Marty's report is due to be debated by the plenary Council of Europe Parliamentary Assembly -- which brings together 630 parliamentarians from the 46 Council of Europe member states -- in Strasbourg on 27 June 2006.

In Marty's initial report issued in late January, the Swiss senator said there was evidence of the "outsourcing" of torture by the U.S., adding it was likely a number of Europe nations or their intelligence agencies knew about it.

At that time, Marty said: "It has been proved -- and, in fact, never denied -- that individuals have been abducted, deprived of their liberty and transported ... in Europe, to be handed over to countries in which they have suffered ... torture."

Late last year, the group Human Rights Watch said it had "not reached final conclusions about CIA operations in eastern Europe," but had collected information that CIA airplanes traveled from Afghanistan in 2003 and 2004, making direct flights to remote airfields in Poland and Romania, and sometimes passing through other European nations.

'Old ground'

When the initial Council of Europe report was issued in January, U.S. State Department spokesman Sean McCormack called it "old ground having been plowed."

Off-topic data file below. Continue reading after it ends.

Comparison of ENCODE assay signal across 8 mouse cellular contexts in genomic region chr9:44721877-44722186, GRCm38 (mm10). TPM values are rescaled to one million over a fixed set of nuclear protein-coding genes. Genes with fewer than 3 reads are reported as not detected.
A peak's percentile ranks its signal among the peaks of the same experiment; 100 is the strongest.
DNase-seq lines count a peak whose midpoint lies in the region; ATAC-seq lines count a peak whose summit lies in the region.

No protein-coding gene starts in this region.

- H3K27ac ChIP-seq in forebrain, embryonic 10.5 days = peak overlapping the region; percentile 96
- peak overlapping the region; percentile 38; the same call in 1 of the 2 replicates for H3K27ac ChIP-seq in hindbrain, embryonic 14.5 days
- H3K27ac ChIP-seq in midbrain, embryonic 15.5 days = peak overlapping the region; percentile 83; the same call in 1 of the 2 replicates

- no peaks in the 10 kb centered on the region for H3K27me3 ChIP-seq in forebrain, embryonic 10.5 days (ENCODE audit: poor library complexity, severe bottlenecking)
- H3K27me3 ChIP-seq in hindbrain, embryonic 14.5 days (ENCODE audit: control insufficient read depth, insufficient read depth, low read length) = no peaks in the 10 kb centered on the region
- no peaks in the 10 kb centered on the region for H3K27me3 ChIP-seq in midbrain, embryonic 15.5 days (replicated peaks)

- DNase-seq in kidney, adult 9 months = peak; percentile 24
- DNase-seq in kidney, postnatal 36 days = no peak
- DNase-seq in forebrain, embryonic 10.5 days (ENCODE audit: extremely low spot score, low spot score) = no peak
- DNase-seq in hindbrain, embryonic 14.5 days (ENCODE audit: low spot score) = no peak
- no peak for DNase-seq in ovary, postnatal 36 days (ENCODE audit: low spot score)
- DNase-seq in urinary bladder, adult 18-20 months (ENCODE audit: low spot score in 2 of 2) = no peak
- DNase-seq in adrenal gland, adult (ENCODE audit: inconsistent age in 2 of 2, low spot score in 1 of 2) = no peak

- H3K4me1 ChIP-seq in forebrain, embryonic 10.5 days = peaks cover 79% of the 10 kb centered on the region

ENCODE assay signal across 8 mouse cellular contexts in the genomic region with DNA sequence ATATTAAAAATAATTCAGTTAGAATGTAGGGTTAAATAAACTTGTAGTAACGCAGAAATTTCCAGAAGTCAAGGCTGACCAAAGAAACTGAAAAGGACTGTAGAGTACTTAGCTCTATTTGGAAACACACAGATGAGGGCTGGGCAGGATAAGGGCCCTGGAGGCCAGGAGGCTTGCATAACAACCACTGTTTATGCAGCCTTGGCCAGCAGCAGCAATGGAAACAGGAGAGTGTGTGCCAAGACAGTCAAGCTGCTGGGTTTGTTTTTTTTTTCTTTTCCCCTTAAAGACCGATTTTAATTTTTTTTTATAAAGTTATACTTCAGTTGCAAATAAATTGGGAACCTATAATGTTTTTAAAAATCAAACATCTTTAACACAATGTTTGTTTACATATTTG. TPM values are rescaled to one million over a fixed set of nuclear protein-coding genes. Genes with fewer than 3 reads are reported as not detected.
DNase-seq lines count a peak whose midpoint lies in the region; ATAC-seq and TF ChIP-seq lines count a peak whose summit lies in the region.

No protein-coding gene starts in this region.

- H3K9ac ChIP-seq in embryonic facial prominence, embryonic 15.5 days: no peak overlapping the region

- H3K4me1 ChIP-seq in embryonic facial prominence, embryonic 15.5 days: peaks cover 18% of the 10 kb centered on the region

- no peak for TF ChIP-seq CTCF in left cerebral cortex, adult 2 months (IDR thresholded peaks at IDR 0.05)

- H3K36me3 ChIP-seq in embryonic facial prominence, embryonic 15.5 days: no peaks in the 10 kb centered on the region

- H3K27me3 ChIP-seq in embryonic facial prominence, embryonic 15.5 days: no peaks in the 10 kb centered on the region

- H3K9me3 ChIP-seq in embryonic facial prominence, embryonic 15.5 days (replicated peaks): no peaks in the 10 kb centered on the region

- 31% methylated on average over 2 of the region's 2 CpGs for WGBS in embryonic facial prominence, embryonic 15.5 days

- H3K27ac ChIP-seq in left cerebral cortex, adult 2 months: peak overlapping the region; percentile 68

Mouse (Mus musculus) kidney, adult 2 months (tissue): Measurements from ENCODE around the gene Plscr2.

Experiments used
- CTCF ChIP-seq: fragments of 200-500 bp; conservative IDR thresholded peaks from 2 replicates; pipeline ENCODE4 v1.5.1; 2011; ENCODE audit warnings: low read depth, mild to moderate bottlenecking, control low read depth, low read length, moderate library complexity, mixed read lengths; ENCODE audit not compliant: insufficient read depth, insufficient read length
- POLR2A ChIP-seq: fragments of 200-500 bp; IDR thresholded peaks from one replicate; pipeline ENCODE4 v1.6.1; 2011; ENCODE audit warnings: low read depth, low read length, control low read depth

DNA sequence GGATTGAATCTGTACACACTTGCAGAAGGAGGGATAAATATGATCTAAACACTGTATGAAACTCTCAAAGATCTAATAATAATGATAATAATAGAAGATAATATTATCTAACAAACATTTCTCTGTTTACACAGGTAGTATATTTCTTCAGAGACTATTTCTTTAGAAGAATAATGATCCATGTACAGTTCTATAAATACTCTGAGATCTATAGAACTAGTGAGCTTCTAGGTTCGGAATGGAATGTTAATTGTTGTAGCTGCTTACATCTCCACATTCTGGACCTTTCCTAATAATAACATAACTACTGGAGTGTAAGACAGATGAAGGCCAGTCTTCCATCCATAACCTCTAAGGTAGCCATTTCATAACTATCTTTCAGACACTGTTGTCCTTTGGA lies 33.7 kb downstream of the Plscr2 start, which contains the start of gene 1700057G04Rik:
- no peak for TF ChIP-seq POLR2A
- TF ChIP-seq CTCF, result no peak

"Same old reports wrapped up in some new rhetoric," he said. "There's nothing new here."

McCormack repeated what U.S. Secretary of State Condoleezza Rice said she told European leaders on a trip to the continent in December: "The United States does not torture. We respect the sovereignty of our European friends and allies."

He added, "Most importantly, the United States and Europe are fighting a common fight against terrorism."

The Council of Europe is the continent's oldest political organization, founded in 1949. Distinct from the 25-nation European Union, its 46 members include 21 countries from Central and Eastern Europe. One more country in an applicant member -- Belarus.

Five more countries have observer status -- the Holy See, the United States, Canada, Japan and Mexico.

Much of the work of the council is in the field of human rights. Its main success was the European Convention on Human Rights in 1950, which serves as the basis for the European Court of Human Rights.